I read this book as a part of my desire to read all of the Edgar Award winning novels. The Light of Day won the Edgar Award for Best Novel in 1964.

The story was later made into the movie, Topkapi.

"Eric Ambler is often said to have invented the modern suspense novel.  Beginning in 1936, he wrote a series of novels that introduced ordinary protagonists thrust into political intrigue that they are ill-prepared to deal with.  These novels were touted for their realism, and Ambler established himself as a thriller writer of depth and originality.  In the process he paved the way for such writers as John LeCarre, Len Deighton and Robert Ludlum." - book cover

Sunday, February 12, 2012

Carte Blanche by Jeffery Deaver

Today I finished reading Carte Blanche by Jeffery Deaver.

I read the book out of curiosity.  Ian Fleming the author of the original James Bond stories was the first author that I read everything that they wrote.  Fleming led me to discover MacLean, LeCarre, Ludlum and a lifetime of joy reading thrillers, mysteries, action and spy novels.

Carte Blanche is an authentic James Bond novel.  Just as wonderfully shallow as I remembered from almost 50 years ago.   But, I've changed.  Now, I want the story to have more depth.

Saturday, January 28, 2012

Bad Luck and Trouble by Lee Child

Today I finished reading Bad Luck and Trouble by Lee Child.

I read this book as part of my Learn to Write by Reading project.  And because it is a Reacher novel and I can't get enough Reacher.  Now, if I could just write like Lee Child, I might just write something worth reading.

Monday, January 23, 2012

Outliers by Malcolm Gladwell

Today I finished reading Outliers by Malcolm Gladwell.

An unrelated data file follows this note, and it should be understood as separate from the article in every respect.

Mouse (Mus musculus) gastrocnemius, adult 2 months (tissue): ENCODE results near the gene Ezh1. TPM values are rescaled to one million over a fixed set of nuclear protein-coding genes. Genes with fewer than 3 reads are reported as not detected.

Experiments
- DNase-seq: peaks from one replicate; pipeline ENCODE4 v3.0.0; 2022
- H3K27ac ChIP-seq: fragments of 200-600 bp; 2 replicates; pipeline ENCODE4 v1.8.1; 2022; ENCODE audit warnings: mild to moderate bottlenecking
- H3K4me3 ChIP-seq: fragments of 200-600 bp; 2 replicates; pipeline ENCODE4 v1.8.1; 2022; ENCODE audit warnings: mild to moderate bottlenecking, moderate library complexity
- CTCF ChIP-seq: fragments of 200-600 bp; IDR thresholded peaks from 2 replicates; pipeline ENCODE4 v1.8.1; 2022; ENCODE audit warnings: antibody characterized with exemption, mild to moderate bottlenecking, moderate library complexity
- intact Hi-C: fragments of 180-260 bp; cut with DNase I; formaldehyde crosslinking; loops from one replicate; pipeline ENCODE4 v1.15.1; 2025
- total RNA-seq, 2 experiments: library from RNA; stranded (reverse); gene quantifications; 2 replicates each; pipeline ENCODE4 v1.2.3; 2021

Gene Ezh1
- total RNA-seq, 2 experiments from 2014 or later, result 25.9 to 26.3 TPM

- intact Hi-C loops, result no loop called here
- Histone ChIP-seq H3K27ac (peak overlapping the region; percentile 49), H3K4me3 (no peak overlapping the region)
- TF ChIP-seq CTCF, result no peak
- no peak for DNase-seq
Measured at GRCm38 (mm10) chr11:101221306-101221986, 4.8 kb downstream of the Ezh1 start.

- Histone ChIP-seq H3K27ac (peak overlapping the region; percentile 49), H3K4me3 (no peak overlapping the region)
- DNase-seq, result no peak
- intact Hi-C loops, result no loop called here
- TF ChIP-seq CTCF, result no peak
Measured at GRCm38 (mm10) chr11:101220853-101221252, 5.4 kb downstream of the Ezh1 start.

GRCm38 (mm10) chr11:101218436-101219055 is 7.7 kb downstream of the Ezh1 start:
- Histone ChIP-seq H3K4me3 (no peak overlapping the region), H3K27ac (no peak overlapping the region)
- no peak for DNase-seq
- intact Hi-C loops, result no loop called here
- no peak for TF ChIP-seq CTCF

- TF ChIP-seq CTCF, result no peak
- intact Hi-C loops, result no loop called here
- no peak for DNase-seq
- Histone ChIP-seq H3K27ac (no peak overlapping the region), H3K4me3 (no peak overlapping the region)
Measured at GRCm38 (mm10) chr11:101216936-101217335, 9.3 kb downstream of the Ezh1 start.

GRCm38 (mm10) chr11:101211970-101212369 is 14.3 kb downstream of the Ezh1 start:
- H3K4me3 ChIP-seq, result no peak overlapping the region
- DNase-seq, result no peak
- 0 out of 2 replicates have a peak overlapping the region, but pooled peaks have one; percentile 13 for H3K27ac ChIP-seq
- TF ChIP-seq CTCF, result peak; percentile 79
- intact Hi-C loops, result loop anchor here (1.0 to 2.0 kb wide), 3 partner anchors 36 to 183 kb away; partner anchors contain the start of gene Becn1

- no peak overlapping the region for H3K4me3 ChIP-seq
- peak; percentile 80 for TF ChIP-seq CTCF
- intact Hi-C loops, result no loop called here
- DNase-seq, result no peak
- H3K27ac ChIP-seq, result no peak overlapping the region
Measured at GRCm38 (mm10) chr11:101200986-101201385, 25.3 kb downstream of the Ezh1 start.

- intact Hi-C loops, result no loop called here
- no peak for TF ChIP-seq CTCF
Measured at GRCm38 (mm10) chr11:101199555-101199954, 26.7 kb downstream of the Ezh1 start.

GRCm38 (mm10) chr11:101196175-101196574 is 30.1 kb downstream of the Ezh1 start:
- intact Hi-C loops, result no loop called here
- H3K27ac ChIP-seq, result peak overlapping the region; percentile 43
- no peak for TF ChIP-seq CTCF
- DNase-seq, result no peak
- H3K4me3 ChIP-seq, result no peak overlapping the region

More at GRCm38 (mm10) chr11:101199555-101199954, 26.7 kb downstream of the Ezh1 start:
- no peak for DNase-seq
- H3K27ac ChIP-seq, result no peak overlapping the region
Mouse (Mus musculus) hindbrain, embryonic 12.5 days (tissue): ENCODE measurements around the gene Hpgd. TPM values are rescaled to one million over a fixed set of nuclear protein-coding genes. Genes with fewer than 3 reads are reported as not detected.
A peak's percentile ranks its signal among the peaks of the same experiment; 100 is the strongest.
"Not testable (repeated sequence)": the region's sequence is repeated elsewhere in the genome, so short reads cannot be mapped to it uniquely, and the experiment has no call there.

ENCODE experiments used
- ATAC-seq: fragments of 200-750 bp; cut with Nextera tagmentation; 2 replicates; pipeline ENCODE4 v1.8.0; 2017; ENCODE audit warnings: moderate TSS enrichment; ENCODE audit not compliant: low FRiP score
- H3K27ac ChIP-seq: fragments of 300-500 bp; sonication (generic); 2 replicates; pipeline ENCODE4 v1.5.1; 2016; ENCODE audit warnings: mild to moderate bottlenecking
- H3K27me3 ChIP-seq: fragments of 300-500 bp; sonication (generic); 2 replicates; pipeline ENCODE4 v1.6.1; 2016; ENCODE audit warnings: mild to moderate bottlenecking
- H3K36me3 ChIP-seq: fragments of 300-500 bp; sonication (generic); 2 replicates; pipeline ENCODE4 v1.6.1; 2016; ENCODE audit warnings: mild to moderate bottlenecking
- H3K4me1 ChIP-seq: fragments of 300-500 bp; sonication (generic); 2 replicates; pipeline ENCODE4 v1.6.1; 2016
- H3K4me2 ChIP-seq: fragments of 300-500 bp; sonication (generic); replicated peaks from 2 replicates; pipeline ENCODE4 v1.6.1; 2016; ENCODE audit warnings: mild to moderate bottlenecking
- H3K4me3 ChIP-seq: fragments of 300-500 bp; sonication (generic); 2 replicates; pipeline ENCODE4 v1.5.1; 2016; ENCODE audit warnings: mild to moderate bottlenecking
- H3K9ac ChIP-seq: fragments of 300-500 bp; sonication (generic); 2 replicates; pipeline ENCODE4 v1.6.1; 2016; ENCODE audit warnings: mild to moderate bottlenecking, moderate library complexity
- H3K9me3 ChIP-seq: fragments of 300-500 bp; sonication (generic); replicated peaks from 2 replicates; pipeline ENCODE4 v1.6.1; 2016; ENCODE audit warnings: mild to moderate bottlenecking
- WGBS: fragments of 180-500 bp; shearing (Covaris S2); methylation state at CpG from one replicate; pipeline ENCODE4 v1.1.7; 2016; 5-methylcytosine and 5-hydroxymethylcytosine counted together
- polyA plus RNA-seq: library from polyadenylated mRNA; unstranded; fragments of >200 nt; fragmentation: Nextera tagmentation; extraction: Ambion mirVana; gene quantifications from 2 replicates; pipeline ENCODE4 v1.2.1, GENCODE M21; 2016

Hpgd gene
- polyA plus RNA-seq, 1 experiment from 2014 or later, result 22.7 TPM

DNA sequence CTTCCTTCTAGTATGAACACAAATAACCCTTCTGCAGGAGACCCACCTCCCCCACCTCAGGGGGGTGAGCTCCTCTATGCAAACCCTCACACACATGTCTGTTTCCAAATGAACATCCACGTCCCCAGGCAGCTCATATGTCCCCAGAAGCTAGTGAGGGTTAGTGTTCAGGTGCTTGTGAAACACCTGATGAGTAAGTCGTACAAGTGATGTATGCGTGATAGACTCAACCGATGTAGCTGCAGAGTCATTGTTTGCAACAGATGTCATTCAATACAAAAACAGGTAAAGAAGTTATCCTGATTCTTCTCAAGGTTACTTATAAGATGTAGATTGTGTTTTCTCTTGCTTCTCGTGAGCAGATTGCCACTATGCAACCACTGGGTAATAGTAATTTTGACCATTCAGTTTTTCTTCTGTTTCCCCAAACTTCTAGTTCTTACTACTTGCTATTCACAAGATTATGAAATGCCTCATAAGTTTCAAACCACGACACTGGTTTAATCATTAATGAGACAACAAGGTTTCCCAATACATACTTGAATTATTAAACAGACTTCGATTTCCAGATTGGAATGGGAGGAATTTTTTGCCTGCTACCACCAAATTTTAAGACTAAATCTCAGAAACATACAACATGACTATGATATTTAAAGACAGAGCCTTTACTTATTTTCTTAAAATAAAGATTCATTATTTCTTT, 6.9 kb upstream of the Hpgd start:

"In this stunning new book, Malcolm Gladwell takes us on an intellectual journey through the world of "outliers"--the best and the brightest, the most famous and the most successful. He asks the question: what makes high-achievers different? His answer is that we pay too much attention to what successful people are like, and too little attention to where they are from: that is, their culture, their family, their generation, and the idiosyncratic experiences of their upbringing. Along the way he explains the secrets of software billionaires, what it takes to be a great soccer player, why Asians are good at math, and what made the Beatles the greatest rock band. 

Brilliant and entertaining, OUTLIERS is a landmark work that will simultaneously delight and illuminate." - Google Books

I'm not sure I'd call the book "stunning" but it is very interesting.

Whether it's 5,000 hours of practice or 1,000 times doing something before you are a master of the skill, my life's experience confirms the principal.

Which means that the odds of a newbie like myself writing the Great American Novel on my first time attempt is about the same as a room full of monkeys randomly producing the same.

So why am I worrying about writing the perfect thriller?  Don't know.  But I am and that thinking is a major roadblock to getting it done.

Tuesday, January 17, 2012

Feast Day of Fools by James Lee Burke

Today I finished reading Feast Day of Fools by James Lee Burke.

I read this novel as a part of my learn to write by reading program.  And because I read everything Burke writes.  I love him.

This is a Hackberry Holland novel.  Dave Robicheaux is my favorite Burke protagonist.  But, Hack is great also.

James Lee Burke has been described by the Denver Post as 'America's best novelist.'  TheAbout the Author section at the end of this book contains this sentence, "His novel The Lost Get-Back Boogie was rejected 111 times over a period of nine years and upon its publication by Louisiana State University Press in 1986, was nominated for a Pulitzer Prize."  Tells me that novels are rejected for reasons other than quality.

Wednesday, January 11, 2012

A Cold Day in Paradise by Steve Hamilton

Today I finished reading A Cold Day in Paradise by Steve Hamilton.

I read this novel as a part of my learn to write by reading program.  A Cold Day in Paradise was Hamilton's first novel.  It was the 1997 St. Martin's Press / PWA Award for Best First Private Eye Novel.  Last month I read his 2011 Edgar Award winner The Lock Artist. 

 Hamilton started out as a good writer and got better. 

Thursday, January 5, 2012

The Poet by Michael Connelly

Today I finished reading The Poet  by Michael Connelly.  This book was ranked #40 by listeners of NPR in it's Top 100 'Killer Thrillers'.

I read the book as a part of my learn to write by reading program.

It is a very good read.